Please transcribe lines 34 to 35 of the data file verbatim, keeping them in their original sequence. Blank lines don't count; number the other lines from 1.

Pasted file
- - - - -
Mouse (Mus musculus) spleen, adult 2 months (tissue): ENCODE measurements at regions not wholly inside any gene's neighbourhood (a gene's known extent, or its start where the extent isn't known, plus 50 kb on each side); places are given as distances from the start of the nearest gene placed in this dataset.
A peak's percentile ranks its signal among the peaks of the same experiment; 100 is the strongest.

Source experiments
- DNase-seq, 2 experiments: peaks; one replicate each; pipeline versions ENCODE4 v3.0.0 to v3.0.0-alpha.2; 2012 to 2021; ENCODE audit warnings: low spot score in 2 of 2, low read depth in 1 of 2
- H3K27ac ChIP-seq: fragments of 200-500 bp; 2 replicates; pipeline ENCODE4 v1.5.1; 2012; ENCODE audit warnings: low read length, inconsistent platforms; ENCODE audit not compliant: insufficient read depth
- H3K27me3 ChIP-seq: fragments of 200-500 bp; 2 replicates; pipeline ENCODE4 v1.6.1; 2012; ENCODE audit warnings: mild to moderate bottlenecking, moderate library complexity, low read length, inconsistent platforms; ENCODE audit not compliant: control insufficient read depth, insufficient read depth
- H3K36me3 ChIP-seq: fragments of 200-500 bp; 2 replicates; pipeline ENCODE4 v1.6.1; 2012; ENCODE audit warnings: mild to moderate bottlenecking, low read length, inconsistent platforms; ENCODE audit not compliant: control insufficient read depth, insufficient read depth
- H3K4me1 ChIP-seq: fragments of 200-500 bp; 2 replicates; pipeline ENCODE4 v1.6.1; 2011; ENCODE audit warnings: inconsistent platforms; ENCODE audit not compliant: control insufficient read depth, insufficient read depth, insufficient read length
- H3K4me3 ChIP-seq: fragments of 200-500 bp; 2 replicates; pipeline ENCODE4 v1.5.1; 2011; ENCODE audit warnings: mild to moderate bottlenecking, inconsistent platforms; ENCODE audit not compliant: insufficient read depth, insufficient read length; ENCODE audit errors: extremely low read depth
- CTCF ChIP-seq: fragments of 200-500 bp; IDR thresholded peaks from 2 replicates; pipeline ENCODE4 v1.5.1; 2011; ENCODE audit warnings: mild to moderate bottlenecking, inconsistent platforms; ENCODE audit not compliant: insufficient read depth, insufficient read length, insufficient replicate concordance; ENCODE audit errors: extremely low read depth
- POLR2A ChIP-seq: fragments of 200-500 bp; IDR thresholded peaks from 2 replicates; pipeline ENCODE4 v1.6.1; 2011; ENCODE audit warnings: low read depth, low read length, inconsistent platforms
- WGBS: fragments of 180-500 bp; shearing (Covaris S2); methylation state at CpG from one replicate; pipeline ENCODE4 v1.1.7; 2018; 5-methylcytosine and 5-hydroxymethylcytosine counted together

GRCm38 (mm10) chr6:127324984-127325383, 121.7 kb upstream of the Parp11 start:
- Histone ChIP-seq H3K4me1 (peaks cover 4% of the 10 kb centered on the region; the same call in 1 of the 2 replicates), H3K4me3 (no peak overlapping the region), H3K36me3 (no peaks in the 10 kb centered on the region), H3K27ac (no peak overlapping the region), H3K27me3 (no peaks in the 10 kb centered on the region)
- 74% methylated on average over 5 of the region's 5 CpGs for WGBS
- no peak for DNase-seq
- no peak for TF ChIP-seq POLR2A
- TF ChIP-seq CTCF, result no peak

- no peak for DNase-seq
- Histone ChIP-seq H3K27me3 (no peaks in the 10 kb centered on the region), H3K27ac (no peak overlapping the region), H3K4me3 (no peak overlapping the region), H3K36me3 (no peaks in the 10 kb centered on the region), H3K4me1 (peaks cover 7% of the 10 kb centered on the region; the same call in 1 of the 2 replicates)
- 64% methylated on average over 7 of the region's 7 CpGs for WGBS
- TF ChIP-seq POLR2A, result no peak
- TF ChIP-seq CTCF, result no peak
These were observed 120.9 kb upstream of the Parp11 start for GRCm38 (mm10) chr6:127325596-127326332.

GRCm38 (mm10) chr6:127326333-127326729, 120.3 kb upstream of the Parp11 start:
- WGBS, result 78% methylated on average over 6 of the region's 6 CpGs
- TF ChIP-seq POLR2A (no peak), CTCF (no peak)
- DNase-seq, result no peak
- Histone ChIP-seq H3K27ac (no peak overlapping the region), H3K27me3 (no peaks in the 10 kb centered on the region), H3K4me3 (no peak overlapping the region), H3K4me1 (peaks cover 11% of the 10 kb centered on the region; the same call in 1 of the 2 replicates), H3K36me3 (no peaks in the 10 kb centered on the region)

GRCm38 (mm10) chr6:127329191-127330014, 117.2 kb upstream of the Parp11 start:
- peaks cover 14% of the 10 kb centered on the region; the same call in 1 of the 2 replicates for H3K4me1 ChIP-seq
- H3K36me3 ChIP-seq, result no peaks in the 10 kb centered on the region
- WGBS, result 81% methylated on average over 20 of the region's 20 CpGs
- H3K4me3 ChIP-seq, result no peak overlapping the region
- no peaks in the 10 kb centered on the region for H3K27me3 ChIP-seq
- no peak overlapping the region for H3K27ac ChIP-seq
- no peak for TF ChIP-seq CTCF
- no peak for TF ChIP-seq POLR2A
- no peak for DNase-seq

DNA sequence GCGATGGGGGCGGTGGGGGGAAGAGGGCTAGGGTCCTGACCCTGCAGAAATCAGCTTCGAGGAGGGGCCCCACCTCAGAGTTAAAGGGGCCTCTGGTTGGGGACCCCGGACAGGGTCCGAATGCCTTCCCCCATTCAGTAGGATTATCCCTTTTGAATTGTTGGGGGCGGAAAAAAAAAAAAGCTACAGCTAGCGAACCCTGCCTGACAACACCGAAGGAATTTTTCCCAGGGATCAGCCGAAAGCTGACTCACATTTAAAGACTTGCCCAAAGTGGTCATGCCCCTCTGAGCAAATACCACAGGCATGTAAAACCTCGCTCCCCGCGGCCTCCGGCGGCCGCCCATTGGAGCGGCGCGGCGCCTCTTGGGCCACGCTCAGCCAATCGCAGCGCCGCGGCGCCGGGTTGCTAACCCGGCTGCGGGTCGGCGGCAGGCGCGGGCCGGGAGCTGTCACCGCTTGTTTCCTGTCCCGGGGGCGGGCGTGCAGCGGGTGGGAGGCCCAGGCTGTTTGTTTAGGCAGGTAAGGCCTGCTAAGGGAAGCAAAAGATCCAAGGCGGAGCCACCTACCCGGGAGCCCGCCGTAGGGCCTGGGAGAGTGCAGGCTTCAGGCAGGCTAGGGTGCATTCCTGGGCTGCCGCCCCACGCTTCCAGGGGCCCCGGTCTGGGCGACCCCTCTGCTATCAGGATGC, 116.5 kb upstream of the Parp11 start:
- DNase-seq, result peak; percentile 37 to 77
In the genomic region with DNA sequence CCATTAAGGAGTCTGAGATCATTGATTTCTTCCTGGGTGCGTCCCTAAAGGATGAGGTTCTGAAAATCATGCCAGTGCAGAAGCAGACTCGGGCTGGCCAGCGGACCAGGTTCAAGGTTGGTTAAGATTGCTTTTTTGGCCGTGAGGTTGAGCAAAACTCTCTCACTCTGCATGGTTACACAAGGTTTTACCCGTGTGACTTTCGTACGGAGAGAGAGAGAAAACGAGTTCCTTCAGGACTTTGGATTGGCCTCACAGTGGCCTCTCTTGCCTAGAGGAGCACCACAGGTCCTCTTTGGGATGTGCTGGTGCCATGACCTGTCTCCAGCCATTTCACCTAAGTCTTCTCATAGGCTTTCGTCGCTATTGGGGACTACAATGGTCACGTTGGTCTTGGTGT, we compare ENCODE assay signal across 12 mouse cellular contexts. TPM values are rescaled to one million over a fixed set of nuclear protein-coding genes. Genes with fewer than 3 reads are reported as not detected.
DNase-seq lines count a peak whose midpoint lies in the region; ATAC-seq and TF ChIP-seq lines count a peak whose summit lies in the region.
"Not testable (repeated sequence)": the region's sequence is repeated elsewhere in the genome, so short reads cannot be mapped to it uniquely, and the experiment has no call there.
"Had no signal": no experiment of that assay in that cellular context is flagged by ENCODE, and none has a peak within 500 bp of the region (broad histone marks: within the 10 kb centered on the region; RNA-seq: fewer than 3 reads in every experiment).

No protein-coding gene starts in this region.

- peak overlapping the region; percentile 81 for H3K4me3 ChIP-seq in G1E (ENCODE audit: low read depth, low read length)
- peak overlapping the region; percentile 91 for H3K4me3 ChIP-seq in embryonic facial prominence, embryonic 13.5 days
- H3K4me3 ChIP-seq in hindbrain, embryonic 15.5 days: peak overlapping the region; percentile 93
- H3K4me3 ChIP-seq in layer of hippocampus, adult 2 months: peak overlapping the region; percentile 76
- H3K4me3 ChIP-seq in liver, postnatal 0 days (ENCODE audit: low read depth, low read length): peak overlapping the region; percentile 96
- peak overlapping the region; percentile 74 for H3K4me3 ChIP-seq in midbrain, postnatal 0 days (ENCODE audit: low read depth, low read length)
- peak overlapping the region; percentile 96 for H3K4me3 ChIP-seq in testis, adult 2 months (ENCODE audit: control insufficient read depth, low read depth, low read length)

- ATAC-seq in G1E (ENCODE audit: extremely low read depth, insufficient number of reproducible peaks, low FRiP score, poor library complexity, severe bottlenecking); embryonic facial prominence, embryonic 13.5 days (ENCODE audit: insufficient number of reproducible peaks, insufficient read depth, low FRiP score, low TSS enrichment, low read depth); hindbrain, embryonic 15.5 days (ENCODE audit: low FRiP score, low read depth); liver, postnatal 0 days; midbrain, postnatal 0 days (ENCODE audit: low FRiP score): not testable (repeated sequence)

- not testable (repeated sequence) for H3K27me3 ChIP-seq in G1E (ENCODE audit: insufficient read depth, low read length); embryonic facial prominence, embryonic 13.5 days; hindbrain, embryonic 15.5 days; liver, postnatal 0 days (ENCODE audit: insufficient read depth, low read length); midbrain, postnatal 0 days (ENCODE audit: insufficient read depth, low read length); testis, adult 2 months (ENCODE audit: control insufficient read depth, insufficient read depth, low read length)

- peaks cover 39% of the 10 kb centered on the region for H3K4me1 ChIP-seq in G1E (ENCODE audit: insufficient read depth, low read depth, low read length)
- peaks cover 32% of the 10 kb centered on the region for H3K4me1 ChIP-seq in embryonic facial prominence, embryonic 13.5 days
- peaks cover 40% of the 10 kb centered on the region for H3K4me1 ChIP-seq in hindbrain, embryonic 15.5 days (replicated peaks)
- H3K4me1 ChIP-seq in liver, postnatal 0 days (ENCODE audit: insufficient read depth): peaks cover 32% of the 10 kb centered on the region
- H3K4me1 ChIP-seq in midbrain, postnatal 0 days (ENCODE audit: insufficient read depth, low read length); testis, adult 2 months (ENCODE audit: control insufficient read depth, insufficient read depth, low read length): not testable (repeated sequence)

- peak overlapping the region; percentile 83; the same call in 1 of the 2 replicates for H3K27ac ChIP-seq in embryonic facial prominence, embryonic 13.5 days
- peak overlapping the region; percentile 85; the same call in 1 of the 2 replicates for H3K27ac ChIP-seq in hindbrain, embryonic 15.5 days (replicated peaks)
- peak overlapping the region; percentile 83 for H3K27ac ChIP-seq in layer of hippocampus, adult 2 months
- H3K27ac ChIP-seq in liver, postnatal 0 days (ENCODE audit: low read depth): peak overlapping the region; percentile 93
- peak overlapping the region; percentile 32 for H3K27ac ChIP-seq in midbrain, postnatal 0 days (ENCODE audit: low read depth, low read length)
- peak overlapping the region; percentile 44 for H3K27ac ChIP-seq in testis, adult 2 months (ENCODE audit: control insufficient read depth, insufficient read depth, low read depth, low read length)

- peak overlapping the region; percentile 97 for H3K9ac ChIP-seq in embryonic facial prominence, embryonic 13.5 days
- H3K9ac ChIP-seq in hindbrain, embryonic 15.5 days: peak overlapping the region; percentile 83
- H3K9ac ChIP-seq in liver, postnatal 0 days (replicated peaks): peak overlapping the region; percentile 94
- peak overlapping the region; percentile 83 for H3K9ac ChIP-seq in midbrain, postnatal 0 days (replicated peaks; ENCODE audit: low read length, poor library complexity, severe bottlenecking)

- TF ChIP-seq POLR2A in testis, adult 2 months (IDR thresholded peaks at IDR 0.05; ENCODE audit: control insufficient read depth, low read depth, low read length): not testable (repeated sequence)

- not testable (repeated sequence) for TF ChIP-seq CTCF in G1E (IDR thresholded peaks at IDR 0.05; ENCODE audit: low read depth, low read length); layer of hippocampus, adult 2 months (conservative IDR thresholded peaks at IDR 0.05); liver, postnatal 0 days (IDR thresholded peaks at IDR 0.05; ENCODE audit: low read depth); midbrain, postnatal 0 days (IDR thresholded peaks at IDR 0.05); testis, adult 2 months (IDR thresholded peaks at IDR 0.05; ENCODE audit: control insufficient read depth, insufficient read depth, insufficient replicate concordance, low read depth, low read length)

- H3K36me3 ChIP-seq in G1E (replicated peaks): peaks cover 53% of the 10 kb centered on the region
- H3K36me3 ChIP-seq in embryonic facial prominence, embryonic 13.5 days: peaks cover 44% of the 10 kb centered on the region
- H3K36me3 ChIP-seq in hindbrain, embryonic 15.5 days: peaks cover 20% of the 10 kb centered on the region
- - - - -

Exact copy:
- H3K4me3 ChIP-seq, result no peak overlapping the region
- no peaks in the 10 kb centered on the region for H3K27me3 ChIP-seq